The multiplication of launches inevitably generates more debris and more atmospheric re-entry. We could already say that they have become daily or almost. Fortunately, most of this debris is not massive enough to reach the ground. In the coming days, a dual launch system of an Ariane 5 rocket launched in May 2007 should also make a destructive comeback. The piece is only 440 kg. We will be entitled to a little bigger with the destructive fall of the RXTE (Rossi X-ray Timing Explorer) satellite of 2.7 tons, launched in 1995 by NASA.

Among the other factors of multiplication of the atmospheric re-entries, there are also the methods of cleaning the low orbit, for example the experiment RemoveDebris which was launched yesterday with a Falcon 9 rocket. It will try to capture a CubeSat with another satellite, then the whole will drop to the upper atmosphere. Perhaps in a few decades, the Earth’s nights will be illuminated by artificial shooting stars, witnesses of an intense activity of man in space.

Lasers could remove space debris from Earth’s orbit

– News of January 23, 2018 –

With all Smallsats launches, we wonder if Earth’s orbit will not become a landfill. The multiplication of objects in orbit multiplies the risk of collision. In orbit, there are machines worth billions of dollars and even human lives. Space agencies and private companies are trying to find solutions to this problem. Even China seems more and more involved to solve this problem. And yet, it was far from obvious because the debris cloud currently in orbit was largely created during a Chinese anti-satellite missile test in 2007. This cloud of debris even caused significant damage to a Russian satellite in 2013. China is putting into orbit more and more satellites and now has to worry about its debris, and other space agencies too. For the moment, the actions are limited to the desorbitation of satellites and space stations at the end of their life. The Tiangong-1 space station should soon return to Earth.

A university linked to the Chinese Air Force proposes to use lasers to clean the orbit a little. The goal is not to use these lasers to disintegrate debris, which would be counterproductive because you would get smaller debris. The approach of the university team is a little more subtle. They think that by targeting a small part of a space debris, it is possible to give it an acceleration and thus to modify its trajectory and thus be able to deorbit it.

To achieve optimal results, the laser should be placed in a space station. But the United States of America is not in favor of the presence of a Chinese laser in orbit. It is difficult to judge if this approach starts from a real good will or if it is just an excuse to install lasers in space. After all, lasers could also work on targets that are not yet space debris. In a way, this could be perceived as a violation of the space treaty that prohibits the deployment of weapons of mass destruction in outer space, and China has been one of its signatories since the 1980s.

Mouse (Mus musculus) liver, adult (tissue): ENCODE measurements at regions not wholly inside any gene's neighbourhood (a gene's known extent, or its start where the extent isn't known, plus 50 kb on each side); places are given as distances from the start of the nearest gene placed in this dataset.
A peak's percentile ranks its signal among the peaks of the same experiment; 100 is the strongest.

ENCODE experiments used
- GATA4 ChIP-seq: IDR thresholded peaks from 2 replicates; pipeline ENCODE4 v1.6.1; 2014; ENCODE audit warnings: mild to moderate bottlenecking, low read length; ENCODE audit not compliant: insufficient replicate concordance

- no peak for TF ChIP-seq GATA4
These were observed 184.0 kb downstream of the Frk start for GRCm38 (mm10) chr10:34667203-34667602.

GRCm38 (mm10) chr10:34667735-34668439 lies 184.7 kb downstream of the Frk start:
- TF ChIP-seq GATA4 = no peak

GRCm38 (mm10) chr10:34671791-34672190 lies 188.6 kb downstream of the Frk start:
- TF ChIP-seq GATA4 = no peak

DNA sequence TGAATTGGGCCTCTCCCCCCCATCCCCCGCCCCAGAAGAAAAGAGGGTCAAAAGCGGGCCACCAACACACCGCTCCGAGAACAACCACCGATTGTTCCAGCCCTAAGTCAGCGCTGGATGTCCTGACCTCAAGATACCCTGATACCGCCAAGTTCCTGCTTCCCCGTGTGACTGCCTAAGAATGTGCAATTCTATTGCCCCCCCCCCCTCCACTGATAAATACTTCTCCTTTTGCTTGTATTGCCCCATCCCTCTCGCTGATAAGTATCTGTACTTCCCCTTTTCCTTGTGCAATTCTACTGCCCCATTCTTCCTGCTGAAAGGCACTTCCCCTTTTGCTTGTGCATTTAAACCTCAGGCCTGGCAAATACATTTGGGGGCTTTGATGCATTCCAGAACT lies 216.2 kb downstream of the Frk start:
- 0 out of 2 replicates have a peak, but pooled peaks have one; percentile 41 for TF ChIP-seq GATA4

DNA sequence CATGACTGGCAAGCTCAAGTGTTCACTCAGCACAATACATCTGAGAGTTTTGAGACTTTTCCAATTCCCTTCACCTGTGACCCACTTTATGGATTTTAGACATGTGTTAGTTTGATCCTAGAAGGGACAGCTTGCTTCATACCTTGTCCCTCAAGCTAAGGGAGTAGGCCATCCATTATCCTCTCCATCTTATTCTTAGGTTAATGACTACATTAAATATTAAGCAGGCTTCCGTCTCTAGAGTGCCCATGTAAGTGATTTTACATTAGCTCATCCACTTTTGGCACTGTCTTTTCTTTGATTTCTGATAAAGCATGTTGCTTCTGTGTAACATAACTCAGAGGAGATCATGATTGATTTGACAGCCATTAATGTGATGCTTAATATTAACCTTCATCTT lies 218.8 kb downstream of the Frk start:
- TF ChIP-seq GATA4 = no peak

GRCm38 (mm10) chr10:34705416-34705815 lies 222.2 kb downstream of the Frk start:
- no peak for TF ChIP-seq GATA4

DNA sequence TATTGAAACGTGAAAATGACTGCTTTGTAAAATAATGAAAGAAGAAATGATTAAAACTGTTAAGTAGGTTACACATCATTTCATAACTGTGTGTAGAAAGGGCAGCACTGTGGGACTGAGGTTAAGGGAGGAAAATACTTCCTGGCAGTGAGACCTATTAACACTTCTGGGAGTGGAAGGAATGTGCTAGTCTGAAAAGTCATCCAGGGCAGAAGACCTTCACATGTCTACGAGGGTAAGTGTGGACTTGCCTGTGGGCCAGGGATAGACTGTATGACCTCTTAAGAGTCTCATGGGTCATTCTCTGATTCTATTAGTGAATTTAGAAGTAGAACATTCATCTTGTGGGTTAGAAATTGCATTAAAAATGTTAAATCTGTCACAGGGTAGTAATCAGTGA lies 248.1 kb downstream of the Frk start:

Brane Craft, a concept for cleaning space debris from Earth’s orbit

– News of September 26, 2017 –

Space debris is a growing danger. They increase the risk of collision with satellites and other objects that gravitate around the Earth. NASA is working on this issue by developing with Aerospace Corporation the Brane Craft, a small spacecraft one meter by one meter, and a thickness less than a human hair. It works by wrapping itself around its target to capture it. This is still a concept of studies for NASA, but the solution is particularly ingenious and economical if the technical challenges that accompany it can be solved.

NASA has just renewed a two-year grant to its partner company to continue research on the micro-spacecraft. To de-orbit its target, a Brane Craft will use electric propulsion. Its surface is covered with photovoltaic cells and its fuel is stored in the 10 micrometers separating the two sheets of capton that make up the spacecraft. The set weighs only 80 grams but would be able to de-orbit a 2 kg space debris in low orbit. Propulsion would be provided by an electro-spray motor, a form of electrostatic propulsion that will also be miniaturized to fit in the thickness of a hair. The set appears very effective with a specific pulse of 4000 seconds in the sunlight conditions of the Earth’s orbit. The interest is to be able to launch several thousands of these Brane Craft with a single rocket, thus making it possible to clean the low orbit, quickly and with a relatively low cost.

But there are still many challenges before they can be sent to capture space debris. Ultra-miniaturization comes at a cost and Aerospace Corporation estimates that a Brane Craft would cost $ 5000 for just 80 grams. The electronics and materials used to make the Brane Craft must be able to survive at least ten days in the extreme conditions of space. But if Aerospace Corporation manages to develop the Brane Craft, then the company will have opportunities that go far beyond simply cleaning up space debris in Earth’s orbit. Due to its very low weight and large surface area of ​​solar panels, the spacecraft would end up with an excessive power-to-weight ratio. Indeed, it would actually be able to go into orbit around Neptune with only 27 grams of fuel contained in the spacecraft. But the efforts of miniaturization and research on the materials to provide are still gigantic.

Image by NASA employee [Public Domain], via Wikimedia Commons